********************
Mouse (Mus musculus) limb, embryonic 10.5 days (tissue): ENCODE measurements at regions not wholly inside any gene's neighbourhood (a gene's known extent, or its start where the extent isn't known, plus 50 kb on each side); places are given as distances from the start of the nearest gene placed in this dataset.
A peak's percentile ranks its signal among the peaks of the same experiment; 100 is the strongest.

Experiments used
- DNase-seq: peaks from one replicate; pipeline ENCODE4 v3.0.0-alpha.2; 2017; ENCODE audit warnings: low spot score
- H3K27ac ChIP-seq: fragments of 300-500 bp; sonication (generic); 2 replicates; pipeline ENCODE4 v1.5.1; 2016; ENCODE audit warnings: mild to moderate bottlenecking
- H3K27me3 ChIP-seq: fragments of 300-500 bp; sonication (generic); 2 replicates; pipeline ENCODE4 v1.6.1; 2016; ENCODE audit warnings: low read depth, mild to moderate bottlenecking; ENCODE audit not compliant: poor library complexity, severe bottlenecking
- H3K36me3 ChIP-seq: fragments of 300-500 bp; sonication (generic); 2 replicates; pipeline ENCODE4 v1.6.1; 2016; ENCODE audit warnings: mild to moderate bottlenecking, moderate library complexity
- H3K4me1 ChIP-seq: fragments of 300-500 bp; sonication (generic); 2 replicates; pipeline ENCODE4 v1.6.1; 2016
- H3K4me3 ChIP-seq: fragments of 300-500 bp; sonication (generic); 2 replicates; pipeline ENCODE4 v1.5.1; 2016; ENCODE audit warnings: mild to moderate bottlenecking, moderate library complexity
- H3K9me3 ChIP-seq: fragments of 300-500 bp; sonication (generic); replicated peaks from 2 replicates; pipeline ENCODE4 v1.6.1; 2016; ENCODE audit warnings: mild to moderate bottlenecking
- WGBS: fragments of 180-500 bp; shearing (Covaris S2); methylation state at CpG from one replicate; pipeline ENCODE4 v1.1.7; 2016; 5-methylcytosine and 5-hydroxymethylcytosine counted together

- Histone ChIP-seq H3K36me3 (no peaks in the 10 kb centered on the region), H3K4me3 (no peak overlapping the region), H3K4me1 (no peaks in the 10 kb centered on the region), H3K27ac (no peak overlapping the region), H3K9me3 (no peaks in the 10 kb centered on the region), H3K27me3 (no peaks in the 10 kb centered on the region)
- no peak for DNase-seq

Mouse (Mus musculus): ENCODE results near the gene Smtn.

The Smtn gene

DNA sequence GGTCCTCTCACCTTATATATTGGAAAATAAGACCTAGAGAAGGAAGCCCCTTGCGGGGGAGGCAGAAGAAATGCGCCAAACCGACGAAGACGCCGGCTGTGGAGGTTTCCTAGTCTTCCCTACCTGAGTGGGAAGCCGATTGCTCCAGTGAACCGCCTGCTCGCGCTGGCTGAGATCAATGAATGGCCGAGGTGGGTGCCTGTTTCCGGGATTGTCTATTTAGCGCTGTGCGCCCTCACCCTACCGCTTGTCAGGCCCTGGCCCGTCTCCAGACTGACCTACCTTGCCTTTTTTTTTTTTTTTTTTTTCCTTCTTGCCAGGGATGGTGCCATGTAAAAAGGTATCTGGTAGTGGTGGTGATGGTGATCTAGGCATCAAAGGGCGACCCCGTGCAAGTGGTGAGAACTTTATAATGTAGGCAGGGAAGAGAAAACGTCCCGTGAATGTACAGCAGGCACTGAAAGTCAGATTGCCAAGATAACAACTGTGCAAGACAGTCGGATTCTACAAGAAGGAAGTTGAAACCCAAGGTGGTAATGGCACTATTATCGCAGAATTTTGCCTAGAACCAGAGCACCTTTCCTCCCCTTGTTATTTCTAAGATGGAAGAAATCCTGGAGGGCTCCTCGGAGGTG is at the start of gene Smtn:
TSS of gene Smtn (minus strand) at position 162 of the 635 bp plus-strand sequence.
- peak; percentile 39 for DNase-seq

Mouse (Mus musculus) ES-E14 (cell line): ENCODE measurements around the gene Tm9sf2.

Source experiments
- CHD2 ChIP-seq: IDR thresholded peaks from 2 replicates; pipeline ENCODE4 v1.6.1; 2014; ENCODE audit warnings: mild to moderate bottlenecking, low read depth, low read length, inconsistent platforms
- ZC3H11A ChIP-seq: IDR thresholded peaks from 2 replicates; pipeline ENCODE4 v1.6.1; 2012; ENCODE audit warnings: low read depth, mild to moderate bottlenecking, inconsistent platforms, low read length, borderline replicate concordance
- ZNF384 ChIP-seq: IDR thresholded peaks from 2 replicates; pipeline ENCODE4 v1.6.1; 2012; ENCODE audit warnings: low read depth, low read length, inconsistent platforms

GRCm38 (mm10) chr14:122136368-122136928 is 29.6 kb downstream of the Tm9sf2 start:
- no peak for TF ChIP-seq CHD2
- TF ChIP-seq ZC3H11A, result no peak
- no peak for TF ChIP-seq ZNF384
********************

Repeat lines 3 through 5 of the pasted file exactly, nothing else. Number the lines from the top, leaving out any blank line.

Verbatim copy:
Experiments used
- DNase-seq: peaks from one replicate; pipeline ENCODE4 v3.0.0-alpha.2; 2017; ENCODE audit warnings: low spot score
- H3K27ac ChIP-seq: fragments of 300-500 bp; sonication (generic); 2 replicates; pipeline ENCODE4 v1.5.1; 2016; ENCODE audit warnings: mild to moderate bottlenecking